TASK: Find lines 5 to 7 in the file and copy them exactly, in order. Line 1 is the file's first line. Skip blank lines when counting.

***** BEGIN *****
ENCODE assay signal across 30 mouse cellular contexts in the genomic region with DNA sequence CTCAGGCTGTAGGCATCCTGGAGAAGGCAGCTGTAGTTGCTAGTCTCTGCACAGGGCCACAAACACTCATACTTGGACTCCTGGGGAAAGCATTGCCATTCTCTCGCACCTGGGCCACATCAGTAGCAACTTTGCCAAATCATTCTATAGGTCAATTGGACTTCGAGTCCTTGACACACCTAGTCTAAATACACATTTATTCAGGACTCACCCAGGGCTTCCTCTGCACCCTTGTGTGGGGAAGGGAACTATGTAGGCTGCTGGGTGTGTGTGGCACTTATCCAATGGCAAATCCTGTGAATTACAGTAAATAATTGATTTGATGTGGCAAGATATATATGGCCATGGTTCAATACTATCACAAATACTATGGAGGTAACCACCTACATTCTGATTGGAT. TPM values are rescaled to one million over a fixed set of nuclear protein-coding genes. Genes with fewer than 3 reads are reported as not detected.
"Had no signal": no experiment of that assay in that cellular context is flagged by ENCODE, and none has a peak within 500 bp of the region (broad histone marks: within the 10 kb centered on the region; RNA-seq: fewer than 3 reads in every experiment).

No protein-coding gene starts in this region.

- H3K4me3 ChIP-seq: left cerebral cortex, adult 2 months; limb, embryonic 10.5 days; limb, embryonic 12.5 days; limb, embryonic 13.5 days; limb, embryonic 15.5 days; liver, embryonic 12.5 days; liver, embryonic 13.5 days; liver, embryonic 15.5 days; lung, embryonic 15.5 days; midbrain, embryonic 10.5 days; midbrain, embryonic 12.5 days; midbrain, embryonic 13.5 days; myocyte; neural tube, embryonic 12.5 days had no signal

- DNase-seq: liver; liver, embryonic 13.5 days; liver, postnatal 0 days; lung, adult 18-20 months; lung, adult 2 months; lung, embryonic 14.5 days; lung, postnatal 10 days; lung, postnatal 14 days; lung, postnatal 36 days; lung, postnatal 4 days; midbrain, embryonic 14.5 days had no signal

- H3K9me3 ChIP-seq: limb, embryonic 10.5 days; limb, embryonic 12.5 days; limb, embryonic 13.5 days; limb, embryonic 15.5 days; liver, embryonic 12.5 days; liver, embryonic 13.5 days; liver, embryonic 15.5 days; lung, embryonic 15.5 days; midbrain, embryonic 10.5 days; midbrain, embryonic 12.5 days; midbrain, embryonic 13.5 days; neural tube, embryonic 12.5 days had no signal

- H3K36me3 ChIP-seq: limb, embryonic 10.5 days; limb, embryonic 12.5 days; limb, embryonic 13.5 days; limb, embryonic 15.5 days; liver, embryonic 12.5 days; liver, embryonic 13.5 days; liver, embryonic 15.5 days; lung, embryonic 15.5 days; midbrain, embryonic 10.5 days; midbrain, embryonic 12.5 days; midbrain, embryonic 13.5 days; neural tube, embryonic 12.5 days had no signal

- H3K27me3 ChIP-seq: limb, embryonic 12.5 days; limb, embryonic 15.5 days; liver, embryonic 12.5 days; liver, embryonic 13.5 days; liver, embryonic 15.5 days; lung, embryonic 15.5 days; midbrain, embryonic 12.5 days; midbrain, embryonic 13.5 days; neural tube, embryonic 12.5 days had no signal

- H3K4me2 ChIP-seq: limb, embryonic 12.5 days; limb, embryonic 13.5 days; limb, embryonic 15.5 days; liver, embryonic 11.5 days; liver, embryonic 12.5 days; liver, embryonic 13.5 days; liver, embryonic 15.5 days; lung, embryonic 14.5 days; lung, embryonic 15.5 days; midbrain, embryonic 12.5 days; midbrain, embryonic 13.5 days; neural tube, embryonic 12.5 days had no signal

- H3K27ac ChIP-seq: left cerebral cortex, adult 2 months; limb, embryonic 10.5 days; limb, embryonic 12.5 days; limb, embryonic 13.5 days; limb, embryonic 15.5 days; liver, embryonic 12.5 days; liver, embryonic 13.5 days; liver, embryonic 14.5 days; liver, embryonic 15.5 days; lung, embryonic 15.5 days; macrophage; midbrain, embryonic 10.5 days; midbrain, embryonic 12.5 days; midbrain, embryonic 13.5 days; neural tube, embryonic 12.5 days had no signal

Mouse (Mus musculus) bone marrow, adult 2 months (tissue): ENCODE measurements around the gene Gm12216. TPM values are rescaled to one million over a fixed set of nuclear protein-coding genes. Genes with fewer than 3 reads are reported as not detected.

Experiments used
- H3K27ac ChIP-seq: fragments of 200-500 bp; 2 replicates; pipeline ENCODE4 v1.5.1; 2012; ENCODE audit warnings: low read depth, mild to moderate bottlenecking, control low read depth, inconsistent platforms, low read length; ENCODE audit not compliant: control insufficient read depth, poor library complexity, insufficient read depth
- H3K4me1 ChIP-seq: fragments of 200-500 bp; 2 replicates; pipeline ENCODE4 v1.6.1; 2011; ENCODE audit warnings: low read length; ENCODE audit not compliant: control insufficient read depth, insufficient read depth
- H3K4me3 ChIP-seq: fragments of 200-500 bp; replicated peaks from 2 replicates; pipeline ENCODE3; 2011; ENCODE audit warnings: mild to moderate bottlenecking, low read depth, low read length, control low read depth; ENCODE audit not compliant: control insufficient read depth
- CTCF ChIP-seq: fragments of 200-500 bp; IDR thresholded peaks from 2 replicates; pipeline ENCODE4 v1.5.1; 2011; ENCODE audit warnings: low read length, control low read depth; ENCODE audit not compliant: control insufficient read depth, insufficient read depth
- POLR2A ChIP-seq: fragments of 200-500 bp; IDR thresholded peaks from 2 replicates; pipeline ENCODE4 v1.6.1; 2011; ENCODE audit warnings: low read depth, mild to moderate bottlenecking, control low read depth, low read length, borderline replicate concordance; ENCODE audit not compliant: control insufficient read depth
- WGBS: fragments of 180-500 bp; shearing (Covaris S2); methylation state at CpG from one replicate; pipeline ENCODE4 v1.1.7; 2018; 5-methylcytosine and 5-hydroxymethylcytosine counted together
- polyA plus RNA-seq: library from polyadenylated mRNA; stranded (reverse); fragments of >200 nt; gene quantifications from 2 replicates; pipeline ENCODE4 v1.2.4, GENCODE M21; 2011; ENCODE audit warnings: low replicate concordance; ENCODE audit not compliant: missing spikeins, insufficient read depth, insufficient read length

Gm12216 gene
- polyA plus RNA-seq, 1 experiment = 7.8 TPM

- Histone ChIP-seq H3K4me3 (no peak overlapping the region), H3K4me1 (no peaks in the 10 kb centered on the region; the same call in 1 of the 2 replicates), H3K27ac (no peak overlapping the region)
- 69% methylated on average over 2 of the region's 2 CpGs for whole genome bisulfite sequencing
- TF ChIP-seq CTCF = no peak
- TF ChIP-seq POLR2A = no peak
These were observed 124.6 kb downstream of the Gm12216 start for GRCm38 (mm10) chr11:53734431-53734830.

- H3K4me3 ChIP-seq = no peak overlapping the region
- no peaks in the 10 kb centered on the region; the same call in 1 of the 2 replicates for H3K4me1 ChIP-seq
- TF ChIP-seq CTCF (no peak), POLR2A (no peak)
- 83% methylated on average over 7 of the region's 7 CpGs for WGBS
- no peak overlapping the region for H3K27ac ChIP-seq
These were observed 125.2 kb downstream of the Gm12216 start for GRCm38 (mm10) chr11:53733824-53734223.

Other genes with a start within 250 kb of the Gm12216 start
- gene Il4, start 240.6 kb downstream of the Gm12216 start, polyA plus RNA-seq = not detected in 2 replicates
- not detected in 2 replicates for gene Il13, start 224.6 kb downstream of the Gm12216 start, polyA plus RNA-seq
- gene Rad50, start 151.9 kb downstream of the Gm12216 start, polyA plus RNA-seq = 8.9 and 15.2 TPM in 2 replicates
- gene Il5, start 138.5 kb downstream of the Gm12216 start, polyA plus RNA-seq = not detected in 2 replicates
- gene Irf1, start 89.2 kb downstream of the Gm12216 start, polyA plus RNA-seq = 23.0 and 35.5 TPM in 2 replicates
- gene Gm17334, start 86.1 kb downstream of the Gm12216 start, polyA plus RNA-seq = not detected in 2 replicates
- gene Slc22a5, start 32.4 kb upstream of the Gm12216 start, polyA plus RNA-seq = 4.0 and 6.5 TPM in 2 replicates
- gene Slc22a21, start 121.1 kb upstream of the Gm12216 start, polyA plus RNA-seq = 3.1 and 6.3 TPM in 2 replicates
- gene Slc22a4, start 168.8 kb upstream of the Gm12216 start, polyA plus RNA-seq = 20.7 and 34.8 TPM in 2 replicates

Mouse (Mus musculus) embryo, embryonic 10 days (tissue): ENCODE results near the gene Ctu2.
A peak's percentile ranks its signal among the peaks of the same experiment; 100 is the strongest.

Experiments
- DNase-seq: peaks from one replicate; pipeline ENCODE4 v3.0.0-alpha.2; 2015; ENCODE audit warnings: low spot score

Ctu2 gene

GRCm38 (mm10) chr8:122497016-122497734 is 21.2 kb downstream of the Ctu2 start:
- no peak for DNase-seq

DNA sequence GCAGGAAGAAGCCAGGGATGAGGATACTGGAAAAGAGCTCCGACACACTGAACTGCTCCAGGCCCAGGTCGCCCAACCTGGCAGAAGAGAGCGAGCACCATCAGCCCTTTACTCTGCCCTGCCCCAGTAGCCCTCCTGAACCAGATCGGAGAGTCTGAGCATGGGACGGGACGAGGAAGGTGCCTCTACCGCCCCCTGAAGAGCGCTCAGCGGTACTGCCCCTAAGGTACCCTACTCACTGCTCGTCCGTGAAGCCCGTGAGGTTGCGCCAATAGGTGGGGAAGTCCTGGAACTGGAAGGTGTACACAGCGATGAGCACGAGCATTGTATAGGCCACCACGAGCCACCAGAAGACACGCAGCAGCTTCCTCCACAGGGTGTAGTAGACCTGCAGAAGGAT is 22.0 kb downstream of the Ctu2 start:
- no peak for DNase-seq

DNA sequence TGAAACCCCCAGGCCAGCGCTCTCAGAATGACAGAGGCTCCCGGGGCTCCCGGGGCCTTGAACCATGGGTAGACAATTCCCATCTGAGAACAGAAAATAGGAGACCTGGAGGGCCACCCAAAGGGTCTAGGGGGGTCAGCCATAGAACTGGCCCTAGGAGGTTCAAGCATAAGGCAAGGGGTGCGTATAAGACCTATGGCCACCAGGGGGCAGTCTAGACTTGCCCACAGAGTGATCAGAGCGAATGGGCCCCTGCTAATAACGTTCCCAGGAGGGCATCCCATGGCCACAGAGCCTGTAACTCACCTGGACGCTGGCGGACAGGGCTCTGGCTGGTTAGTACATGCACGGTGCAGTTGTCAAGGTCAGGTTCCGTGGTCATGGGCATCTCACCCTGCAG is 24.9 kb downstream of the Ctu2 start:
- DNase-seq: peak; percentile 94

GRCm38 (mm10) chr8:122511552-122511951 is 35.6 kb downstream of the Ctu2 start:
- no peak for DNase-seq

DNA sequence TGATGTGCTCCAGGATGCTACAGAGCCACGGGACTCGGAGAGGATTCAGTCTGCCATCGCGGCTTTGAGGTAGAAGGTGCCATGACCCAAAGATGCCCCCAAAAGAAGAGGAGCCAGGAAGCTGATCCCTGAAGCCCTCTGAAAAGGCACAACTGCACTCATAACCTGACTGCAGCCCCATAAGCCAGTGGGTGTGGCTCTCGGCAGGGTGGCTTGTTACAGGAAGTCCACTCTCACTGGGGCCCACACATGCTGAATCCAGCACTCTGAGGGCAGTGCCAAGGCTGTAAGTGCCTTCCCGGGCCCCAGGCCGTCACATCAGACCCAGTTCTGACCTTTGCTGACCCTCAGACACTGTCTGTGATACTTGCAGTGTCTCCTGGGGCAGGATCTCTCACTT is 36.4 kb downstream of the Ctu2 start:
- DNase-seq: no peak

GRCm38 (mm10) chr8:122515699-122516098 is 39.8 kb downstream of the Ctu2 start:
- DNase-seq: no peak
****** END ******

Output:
- DNase-seq: liver; liver, embryonic 13.5 days; liver, postnatal 0 days; lung, adult 18-20 months; lung, adult 2 months; lung, embryonic 14.5 days; lung, postnatal 10 days; lung, postnatal 14 days; lung, postnatal 36 days; lung, postnatal 4 days; midbrain, embryonic 14.5 days had no signal

- H3K9me3 ChIP-seq: limb, embryonic 10.5 days; limb, embryonic 12.5 days; limb, embryonic 13.5 days; limb, embryonic 15.5 days; liver, embryonic 12.5 days; liver, embryonic 13.5 days; liver, embryonic 15.5 days; lung, embryonic 15.5 days; midbrain, embryonic 10.5 days; midbrain, embryonic 12.5 days; midbrain, embryonic 13.5 days; neural tube, embryonic 12.5 days had no signal

- H3K36me3 ChIP-seq: limb, embryonic 10.5 days; limb, embryonic 12.5 days; limb, embryonic 13.5 days; limb, embryonic 15.5 days; liver, embryonic 12.5 days; liver, embryonic 13.5 days; liver, embryonic 15.5 days; lung, embryonic 15.5 days; midbrain, embryonic 10.5 days; midbrain, embryonic 12.5 days; midbrain, embryonic 13.5 days; neural tube, embryonic 12.5 days had no signal